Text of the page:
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Old 05-04-2011, 01:19 AM
 
11,232 posts, read 12,521,698 times
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Quote:
Originally Posted by mr bolo View Post
Ive never met a full blooded native american in my entire life, most people that claim to be are usually mixed with whites or hispanic, etc

are there any surviving full blooded natives left or are they all mixed or partial race now?

they seem like they are almost extinct?
Considering that most "whites" have admixture of genealogical "blood" from exotix areas, it seems like a pointless question.

Which human group is pure.

It's a question that I had thought died about 1945.

I have known a small number of Native Americans in my 73 years, some looked very similar to various type of American "white," whereas others if they had any other genetic heritage other than Native American showed it not at all.
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Old 05-10-2011, 10:32 PM
 
Location: Canada
4,632 posts, read 7,818,138 times
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There's a considerable number of tribes in Northern Canada that had little contact with Europeans over their history and are still what you could call ethnically "pure". The best example would be the James Bay Cree of Eeyou Itschee. This remote area only has Cree towns in it and Cree is the language that is most often spoken in the public sphere. Much of the culture and political system has likewise remained similar, but of course, as a large cultural block, like any living culture the Cree culture changes and adapts over time.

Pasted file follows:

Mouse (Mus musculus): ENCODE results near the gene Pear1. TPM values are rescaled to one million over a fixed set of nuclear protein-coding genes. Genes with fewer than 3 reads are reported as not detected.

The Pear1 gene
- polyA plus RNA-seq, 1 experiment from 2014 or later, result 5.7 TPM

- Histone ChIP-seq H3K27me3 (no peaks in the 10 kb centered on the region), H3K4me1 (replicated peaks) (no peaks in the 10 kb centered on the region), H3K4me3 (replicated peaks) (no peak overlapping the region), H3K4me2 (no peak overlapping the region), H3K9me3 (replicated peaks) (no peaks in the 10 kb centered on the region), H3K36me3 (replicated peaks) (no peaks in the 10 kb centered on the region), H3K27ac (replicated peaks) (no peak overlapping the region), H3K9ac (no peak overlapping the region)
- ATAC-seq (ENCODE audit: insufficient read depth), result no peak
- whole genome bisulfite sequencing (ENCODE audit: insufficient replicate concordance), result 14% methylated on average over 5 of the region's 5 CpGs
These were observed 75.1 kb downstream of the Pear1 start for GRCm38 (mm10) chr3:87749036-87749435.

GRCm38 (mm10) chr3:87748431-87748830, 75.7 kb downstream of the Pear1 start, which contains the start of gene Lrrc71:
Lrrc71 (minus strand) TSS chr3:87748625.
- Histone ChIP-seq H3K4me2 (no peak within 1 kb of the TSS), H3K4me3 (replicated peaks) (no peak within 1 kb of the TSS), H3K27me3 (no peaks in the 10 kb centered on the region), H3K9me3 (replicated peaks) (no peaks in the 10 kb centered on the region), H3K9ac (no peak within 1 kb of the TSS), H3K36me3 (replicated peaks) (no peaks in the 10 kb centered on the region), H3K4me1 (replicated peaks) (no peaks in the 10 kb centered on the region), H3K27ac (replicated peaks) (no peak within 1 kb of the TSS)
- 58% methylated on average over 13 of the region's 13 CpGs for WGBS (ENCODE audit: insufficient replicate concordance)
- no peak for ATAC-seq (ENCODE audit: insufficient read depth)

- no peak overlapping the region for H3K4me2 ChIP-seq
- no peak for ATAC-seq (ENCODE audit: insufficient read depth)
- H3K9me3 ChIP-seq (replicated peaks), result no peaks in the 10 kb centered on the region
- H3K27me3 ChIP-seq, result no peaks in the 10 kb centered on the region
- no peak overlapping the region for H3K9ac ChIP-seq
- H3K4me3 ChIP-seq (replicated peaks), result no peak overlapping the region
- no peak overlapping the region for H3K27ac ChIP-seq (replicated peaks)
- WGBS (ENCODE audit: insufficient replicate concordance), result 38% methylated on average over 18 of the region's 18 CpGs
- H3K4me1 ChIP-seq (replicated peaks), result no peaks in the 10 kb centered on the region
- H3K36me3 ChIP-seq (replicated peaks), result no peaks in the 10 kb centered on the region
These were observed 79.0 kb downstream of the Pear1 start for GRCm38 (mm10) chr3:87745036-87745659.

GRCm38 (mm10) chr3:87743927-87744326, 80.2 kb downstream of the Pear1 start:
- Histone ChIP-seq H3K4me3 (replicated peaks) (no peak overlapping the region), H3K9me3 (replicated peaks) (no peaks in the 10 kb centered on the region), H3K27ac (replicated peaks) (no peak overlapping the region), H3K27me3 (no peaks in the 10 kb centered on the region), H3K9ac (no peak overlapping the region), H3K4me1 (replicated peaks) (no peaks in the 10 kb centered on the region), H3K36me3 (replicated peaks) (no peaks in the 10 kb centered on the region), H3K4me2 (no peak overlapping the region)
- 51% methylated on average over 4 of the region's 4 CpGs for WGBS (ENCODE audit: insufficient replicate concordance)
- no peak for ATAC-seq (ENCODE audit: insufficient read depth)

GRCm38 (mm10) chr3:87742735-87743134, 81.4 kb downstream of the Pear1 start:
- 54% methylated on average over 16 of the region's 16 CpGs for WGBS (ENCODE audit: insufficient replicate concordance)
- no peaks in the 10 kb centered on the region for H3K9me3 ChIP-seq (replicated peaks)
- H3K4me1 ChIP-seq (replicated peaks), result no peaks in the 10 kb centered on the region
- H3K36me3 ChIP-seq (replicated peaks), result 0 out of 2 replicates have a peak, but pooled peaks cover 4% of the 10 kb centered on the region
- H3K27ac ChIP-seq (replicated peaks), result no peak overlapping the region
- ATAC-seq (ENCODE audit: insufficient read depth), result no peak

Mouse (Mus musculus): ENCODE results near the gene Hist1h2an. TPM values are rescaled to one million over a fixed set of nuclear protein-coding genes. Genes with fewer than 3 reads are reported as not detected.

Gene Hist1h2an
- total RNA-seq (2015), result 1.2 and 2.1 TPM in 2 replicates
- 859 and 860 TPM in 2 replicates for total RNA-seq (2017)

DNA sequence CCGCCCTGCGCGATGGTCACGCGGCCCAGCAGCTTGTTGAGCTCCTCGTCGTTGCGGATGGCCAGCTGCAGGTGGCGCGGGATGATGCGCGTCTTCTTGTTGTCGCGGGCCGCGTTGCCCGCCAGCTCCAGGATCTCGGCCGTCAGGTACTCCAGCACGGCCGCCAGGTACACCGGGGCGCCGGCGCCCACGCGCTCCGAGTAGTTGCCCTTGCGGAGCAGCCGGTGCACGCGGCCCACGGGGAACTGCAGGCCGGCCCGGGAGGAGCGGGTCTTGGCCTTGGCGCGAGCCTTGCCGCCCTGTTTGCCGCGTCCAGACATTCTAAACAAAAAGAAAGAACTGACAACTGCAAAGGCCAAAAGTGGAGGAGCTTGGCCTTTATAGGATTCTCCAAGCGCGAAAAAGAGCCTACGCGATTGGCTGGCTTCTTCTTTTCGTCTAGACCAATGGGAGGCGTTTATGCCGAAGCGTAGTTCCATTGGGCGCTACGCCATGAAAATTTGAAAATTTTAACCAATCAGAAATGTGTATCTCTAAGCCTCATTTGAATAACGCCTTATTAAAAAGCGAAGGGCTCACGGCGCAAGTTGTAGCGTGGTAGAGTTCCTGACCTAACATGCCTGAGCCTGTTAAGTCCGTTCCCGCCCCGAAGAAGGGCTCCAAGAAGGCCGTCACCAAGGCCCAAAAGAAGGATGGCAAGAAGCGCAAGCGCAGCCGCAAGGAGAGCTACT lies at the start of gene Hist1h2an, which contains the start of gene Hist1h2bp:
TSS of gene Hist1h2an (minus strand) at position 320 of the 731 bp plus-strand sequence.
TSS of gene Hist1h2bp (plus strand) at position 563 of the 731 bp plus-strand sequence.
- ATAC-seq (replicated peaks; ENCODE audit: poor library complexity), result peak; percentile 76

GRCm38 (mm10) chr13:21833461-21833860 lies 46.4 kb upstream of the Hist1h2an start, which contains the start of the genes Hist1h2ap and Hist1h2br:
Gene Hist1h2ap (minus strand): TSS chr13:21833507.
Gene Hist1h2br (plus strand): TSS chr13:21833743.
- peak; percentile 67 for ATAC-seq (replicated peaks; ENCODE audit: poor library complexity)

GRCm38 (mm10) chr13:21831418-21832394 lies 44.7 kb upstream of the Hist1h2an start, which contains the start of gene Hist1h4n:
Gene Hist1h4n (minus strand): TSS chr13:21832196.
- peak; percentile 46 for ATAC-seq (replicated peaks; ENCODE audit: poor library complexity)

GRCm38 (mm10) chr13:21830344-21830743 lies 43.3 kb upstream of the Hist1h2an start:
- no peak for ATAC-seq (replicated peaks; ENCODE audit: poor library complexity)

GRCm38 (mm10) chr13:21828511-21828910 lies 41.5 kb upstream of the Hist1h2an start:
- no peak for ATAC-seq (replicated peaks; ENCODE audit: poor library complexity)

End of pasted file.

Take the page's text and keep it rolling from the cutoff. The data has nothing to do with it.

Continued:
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Old 06-25-2011, 09:04 PM
 
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According to US census, around 2.5 million people are "Native American". Now if we're talking about REAL, pure, and full blood Native Americans, their population is in the hundred thousands.
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Old 06-25-2011, 11:24 PM
 
Location: Canada
4,632 posts, read 7,818,138 times
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Canadian census shows 600 thousand full blooded native Americans and Inuit and about as many people who report having some other kind of mixture as well, but I know at least 200 thousand of those people who aren't full-blood are over 50% native because of the band roles. 1.25 million people who claim "Aboriginal identity" as either mixed or full blooded, and the numbers are actually going up rapidly because of very high birth rates among Aborignal people in Canada. So Full blooded NDN's are far from disappearing, at least north of the border. We've heard alot about American natives, but I'd be interested to learn more about the dynamics among Mexicans who identify culturally as indigenous as well.